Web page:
and humps. However, it should be noted that these humps (if used) should be isolated
from the pits so as not to be not confused with the raised ring that tends to form
around the mouth of the pits like a lunar impact crater.
Thus, when the medium 101 or the cantilever 106 has been moved relative
to the other to assume an exact coordinate relationship, the cantilever 106 can
be moved toward the medium 101. In the event that a pit 101A (or isolated hump)
is located under the probe 104, the entry of the probe into the pit (or engagement
with the top of the hump) indicates the presence of a data bit. Should the probe
104 not find a pit or a hump and seat on the flat surface of the medium then an
absence of a data bit is indicated.
Additionally, the bits may be coded such that a particular change
from one state (pit, hump or flat surface) to another state would indicate a bit
and other states or changes would indicate the lack of a bit. The invention can
use other coding techniques employed in contact storage device detection patterns
or other responses that are predominant in the response of the sensor-media systems.
The topography of the medium 101 is thus such that the distance or
air gap between the medium 101 and a cantilever 106 on which the probe 104. is formed,
varies. This distance variation allows an FET (field effect transistor) 108, which
is formed in the end of the cantilever 106 proximate the probe 104, to respond to
changes in an electric field which is generated between the substrate 102 and the
cantilever 106 and thus modulate a signal in the form of a current which passes
through the FET 108 in accordance with the amount of clearance between the medium
101 and the cantilever 106.
A sensor circuit 110 is arranged to be responsive to the change in
current passing through the FET 108 and thus detect the change in distance between
the cantilever 106 and the medium 101.
A sensor support extension or "pod" 114 is formed in a manner which,
in this embodiment, surrounds the probe 104. As shown in Fig. 3, the pod 114 has
a face oriented toward the medium 101 and has at least portions of the source 108A
and drain 108B of the FET formed therein. This brings the FET closer to the substrate
102 which interacts with the FET to generate the electric field. The FET, in the
illustrated embodiment, is a depletion mode FET which includes a channel 120 that
is formed in the face of the pod 114 juxtaposed the medium 101.
In this first embodiment, the source, drain and substrate 102 are
circuited as schematically illustrated in Fig. 2, so as to develop a bias voltage
between the source and drain of the FET 108 and the medium 101. This induces the
situation where the proximity of the substrate 102 effectively gates the FET 108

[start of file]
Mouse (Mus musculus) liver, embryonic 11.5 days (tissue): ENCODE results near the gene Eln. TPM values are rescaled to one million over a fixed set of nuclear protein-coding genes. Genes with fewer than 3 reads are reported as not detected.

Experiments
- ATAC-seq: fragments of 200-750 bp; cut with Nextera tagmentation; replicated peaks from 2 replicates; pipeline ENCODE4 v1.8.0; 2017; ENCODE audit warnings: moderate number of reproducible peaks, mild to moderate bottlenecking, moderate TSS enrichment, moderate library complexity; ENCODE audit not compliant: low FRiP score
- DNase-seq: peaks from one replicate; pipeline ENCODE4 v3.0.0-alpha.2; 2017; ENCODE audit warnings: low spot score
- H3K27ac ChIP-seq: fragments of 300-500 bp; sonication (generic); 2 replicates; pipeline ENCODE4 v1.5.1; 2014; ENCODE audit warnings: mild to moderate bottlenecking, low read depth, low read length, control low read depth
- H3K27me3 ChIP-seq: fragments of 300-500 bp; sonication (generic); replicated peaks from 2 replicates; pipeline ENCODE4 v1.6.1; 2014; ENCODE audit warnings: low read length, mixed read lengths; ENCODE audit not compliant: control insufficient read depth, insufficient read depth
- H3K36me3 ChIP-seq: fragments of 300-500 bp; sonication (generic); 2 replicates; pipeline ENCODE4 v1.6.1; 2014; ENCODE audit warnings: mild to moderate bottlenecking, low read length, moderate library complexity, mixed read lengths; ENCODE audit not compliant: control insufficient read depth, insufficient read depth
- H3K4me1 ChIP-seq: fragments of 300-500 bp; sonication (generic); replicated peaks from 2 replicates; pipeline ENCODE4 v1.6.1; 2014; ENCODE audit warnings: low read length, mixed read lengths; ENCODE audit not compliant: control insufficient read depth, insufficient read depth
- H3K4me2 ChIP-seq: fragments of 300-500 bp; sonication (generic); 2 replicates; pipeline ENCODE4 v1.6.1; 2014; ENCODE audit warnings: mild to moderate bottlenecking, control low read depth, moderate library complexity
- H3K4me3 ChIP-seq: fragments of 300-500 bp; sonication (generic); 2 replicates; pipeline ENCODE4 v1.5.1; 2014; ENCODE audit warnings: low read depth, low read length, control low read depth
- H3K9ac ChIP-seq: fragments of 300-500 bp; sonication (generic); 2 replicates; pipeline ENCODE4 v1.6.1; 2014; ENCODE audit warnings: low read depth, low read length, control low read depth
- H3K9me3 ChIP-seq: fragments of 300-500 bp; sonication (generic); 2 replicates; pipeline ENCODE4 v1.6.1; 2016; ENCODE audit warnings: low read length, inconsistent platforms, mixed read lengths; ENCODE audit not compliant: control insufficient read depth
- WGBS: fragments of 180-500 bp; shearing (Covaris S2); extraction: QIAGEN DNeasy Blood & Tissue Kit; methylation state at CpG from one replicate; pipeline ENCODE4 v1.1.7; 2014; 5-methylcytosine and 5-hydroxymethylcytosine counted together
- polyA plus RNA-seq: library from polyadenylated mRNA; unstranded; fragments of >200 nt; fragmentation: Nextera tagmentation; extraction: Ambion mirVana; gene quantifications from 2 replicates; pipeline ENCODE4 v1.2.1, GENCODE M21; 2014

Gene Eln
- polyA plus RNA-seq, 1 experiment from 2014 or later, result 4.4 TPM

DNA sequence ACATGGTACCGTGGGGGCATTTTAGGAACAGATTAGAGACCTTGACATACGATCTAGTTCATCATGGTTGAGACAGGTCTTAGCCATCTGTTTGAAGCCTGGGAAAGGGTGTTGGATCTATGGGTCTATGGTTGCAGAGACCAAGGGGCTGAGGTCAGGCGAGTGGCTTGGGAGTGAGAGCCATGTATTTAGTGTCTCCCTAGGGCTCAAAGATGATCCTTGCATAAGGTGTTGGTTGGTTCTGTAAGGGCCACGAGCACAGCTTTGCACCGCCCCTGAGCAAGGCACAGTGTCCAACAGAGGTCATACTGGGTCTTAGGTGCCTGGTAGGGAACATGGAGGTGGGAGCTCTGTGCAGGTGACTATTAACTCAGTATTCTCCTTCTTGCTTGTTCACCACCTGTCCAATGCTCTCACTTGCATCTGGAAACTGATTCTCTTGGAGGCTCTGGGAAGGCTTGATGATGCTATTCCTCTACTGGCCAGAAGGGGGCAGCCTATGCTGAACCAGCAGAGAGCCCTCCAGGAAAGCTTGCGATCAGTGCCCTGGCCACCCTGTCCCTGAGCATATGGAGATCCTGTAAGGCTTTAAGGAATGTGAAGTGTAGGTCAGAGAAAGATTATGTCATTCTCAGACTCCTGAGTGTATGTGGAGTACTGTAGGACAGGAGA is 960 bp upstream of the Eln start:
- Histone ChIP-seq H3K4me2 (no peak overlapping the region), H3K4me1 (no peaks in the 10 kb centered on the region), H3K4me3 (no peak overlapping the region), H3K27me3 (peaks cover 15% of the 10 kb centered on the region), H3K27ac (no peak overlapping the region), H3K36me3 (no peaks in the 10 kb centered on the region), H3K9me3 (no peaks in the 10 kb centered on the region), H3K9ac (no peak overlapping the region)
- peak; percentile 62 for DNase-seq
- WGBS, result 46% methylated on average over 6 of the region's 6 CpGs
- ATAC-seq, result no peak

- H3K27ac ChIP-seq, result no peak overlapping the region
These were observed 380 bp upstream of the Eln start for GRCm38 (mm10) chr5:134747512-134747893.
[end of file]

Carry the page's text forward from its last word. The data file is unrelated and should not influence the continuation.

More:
and modulates the amount of current which is permitted to flow from the source to
the drain through the channel which is interconnects the two.
Since the pod 114 brings the elements of the FET 108 closer to the
surface of the media 101 and reduces the distance from the substrate 102, the sensor's
response characteristics are improved. That is to say, with the provision of the
pod 114, not only is the FET exposed to a more intense electric field, but the relative
change in distance "h" between the FET and the media 101 (Δh/h) which occurs
in the event that the probe 104 enters a recesses formed in the medium 101, is increased.
In the embodiment illustrated in Figs. 1- 3, the medium 101 and the
cantilever 106 are operatively (mechanically) connected so that medium 101 is selectively
movable with respect to the cantilever 106 by way of a drive mechanism denoted by
numeral 119 (schematically depicted in Figs. 2 and 4). This mechanism 119 is arranged
to move the two elements (viz., the cantilever 106 and the medium 101) with respect
to one another to as to assume a selected coordinate relationship and position the
probe 104 so that it can detect if a data indicative change in topography (e.g.
a pit 101A) is present or absent at that set of coordinates.
A variant of the above embodiment uses an induced-channel type FET.
Unlike the depletion mode, this induced-channel or enhancement mode FET is such
that there is no intrinsic channel and the drain to source conductance is very low
until the gate voltage is applied. When the gate voltage exceeds a given threshold,
enough carriers are pulled into the channel region that the device starts to conduct.
In an N-channel enhancement type FET, the channel is p-type material that forms
a conduction band when sufficiently positive gate voltage is applied. When conducting,
the channel behaves like n-type material.
Thus, this alternative induced-channel FET conducts current from source
to drain in response to the electric field that is created when a voltage is applied